STORRS – For the first time in nearly 16 months, the Jorgensen Center for the Performing Arts at the University of Connecticut opens to the public as it launches its second annual summer music series with the Parker Quartet of Boston .
Performances are scheduled for July 21, 25 and 29.
Midsummer Music was launched in response to the COVID-19 pandemic, said Rodney Rock, director of Jorgensen.
It premiered last year with the Dover Quartet of Philadelphia, which broadcast three performances live from Vale, Colorado.
Due to the ongoing security protocols implemented by UConn, the concert hall, which can normally accommodate over 2,000 people, will have a capacity of 250 people, Rock said, including people on stage, in the audience and. staff working on the event.
“For Midsummer Music, we chose 250 because chamber music here at Jorgensen typically attracts 400 and 500 people,” he said. “We don’t have house staff, we don’t have reception staff. Right now, the state of Connecticut reports 50 percent capacity, which for us would be around 1,100 seats, but it was not possible for us to meet the safety criteria set by the university, six feet between everyone.
Rock said he didn’t think the restrictions would stay this tight when the school year started in the fall, especially if he wanted to reserve larger numbers.
“If I’m forced to sell only 275 tickets to an event like the Boston Pops, then I can’t present the Boston Pops or Kristin Chenoweth,” he said. Chenoweth was scheduled to perform at the Jorgensen in March 2020, but had to cancel due to the pandemic.
Although the Midsummer Music Series is the first time the Jorgensen has opened to a live audience, it is not considered the center’s official opening date.
“I can’t give an official opening date,” said Rock. “Midsummer Music is different. It is a series of three concerts. We haven’t released or announced anything yet because we haven’t received a final yet, ‘OK you can bring back live performances.’ ”
He said he has a season set aside for the 2021-22 school year and hopes the pandemic does not heat up again and force another shutdown.
“We have around 25 events scheduled,” he said. “Couldn’t that happen? Yes, that’s a possibility, if the (COVID-19 delta) variant kicks in and the numbers go up with infection rates. The university can tighten things up rather than loosen them up.
Parker Quartet cellist Kee-Hyun Kim said he and the rest of the ensemble were looking forward to performing live at the Jorgensen.
“I don’t know what it will be like until we’re in space,” Kim said. “I imagine that we will adapt to this parameter. With the quartet or the little ensemble… we can really play with each other and be inspired and play with each other and flaunt that.
He said the quartet had not traveled much outside of New England so far since live performances resumed.
“In a way, we’re in a bit of a bubble,” he said. “Our attitudes and values are more in line with what the government recommends. I didn’t feel too much anxiety. The presenting organizations have been very meticulous in implementing their COVID protocols. We have all been vaccinated.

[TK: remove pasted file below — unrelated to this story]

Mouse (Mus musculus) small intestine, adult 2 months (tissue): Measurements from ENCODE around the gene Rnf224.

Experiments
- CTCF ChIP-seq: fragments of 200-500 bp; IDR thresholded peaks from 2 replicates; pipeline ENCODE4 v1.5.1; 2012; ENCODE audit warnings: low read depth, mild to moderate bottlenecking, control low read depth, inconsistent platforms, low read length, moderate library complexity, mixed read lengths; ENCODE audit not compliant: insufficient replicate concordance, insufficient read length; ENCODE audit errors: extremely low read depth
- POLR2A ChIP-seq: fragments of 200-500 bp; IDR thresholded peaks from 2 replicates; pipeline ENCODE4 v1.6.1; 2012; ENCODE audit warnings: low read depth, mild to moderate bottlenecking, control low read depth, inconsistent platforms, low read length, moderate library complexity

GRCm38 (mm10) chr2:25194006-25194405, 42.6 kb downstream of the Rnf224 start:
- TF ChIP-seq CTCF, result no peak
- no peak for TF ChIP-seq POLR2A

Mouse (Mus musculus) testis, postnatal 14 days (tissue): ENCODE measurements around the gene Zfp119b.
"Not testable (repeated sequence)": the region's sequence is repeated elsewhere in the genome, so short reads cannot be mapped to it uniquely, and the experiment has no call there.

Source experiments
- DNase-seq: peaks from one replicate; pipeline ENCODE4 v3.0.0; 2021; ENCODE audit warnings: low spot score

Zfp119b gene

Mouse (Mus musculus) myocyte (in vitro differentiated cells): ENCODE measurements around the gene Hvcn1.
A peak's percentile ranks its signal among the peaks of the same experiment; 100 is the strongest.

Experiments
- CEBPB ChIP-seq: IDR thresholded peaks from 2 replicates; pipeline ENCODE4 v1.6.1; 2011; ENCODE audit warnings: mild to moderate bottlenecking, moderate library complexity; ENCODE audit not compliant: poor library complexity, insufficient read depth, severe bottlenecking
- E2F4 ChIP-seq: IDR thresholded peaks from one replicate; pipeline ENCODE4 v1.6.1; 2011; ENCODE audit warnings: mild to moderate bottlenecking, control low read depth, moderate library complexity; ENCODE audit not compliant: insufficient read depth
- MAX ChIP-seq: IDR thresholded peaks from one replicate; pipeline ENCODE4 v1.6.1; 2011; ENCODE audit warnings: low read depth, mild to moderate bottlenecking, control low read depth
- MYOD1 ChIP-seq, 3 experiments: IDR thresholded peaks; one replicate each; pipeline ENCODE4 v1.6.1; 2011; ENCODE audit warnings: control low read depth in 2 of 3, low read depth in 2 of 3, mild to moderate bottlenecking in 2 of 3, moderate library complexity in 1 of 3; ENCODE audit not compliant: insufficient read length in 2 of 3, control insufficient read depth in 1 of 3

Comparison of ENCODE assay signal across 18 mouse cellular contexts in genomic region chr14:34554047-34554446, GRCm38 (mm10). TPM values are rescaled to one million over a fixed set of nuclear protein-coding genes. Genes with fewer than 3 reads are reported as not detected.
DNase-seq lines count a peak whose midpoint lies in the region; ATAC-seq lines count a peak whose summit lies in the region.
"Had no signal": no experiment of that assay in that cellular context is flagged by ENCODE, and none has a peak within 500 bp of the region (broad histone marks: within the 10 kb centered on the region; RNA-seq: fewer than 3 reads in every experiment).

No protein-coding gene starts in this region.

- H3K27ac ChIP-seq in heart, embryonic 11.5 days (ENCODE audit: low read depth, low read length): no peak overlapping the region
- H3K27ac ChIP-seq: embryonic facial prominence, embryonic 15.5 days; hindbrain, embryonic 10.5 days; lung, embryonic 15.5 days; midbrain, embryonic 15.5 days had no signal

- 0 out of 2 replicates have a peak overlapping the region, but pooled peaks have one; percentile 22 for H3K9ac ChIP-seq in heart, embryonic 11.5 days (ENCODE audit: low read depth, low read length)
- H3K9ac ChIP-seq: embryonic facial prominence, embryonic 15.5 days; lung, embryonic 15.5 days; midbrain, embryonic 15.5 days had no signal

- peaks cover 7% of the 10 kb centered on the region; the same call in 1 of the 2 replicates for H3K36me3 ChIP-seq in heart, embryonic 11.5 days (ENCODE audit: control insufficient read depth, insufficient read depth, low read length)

He said the group should do some soul-searching when it comes to visiting states with lower vaccination rates. “It’s not just safety, but the culture we play for,” he said. “We have to trust the organization and that they are looking for a safe experience.”
He said the three-day event will include three one-hour programs.
“It was an interesting opportunity,” he said. “We usually carry a lot of repertoire. We have all of these pieces to make a cohesive program.
Wednesday’s concert features “String Quartet No. 3” by Philip Glass, “Mishima” and String Quartet No. 3 by Robert Schumann in A major, Op. 41, n ° 3.
Kim said the compositions look stylistically different, but both compositions have the ability to repeat rhythmic patterns and be able to carry melodies around them.
The second performance will include excerpts from Antonin Dvorak’s “Cypresses”, B. 152 and from String Quartet No. 15 in A minor, op. 132.
Rock said he expects Sunday’s concert to sell particularly well because of its appeal to Jorgensen’s main audience.
The final concert includes selections from “Five Folksongs in Counterpoint” by Florence Price and from Bedrich Smetana’s String Quartet No. 1 in E minor, “From My Life”.
“Florence Price’s music is wonderful,” said Rock. “It’s just been heard more and more by audiences across the country. She was the first African-American songwriter in the United States to achieve any recognition and success.
“She’s an African American woman living at the turn of 20th century America,” Kim said. “She takes the spiritual and African-American anthems and orchestrates them through the prism of European classical music.”
With the Midsummer Music Series being a program created in response to the pandemic, Rock said he’s not sure the program will continue after the pandemic ends.
“We are moving lightly,” he said. “If there is a continued need and interest in summer programming here at Storrs, chances are we will continue with Midsummer Music. It can extend beyond chamber music. It’s just right now, during the pandemic, that there are so many different musical genres and ensembles that don’t work and don’t live in different parts of the world. “